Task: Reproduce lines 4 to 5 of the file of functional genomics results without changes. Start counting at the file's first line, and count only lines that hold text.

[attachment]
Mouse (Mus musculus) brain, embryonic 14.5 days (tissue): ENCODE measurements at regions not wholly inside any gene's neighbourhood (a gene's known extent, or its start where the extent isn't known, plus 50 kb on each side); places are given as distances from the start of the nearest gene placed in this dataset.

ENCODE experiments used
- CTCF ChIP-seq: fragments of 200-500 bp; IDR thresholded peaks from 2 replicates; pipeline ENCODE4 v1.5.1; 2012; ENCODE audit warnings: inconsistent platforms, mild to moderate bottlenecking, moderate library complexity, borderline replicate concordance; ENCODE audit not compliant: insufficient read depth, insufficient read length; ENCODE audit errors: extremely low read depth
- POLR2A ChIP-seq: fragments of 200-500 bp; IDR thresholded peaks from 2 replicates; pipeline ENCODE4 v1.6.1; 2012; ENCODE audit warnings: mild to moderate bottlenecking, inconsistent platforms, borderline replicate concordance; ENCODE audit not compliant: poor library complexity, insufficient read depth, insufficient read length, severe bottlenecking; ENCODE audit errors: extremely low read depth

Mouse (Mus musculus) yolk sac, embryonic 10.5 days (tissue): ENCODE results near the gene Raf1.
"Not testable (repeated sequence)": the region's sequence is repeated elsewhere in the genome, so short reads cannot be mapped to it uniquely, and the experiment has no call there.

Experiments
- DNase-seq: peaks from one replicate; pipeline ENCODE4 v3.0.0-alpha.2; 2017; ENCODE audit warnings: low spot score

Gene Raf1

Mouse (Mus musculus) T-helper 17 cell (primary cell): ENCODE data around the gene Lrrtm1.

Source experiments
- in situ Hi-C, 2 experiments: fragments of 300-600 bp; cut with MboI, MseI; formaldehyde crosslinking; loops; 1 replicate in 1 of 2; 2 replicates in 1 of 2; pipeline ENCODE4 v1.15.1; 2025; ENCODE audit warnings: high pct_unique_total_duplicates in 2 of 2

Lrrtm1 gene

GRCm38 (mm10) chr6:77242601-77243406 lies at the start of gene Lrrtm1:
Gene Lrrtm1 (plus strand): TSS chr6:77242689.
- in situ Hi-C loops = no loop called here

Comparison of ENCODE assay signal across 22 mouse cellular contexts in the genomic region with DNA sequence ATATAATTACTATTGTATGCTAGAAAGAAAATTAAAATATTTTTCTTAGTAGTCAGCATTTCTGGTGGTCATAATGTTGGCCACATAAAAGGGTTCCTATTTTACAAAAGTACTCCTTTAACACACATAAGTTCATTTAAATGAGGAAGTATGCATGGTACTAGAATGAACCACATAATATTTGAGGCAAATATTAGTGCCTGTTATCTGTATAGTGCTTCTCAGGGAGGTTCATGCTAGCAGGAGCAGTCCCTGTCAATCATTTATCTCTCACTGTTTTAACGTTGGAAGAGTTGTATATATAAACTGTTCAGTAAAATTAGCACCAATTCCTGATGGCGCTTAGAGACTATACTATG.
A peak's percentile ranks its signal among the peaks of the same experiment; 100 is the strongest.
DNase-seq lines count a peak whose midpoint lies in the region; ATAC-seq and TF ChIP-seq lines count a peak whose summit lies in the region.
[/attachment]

- POLR2A ChIP-seq: fragments of 200-500 bp; IDR thresholded peaks from 2 replicates; pipeline ENCODE4 v1.6.1; 2012; ENCODE audit warnings: mild to moderate bottlenecking, inconsistent platforms, borderline replicate concordance; ENCODE audit not compliant: poor library complexity, insufficient read depth, insufficient read length, severe bottlenecking; ENCODE audit errors: extremely low read depth

Mouse (Mus musculus) yolk sac, embryonic 10.5 days (tissue): ENCODE results near the gene Raf1.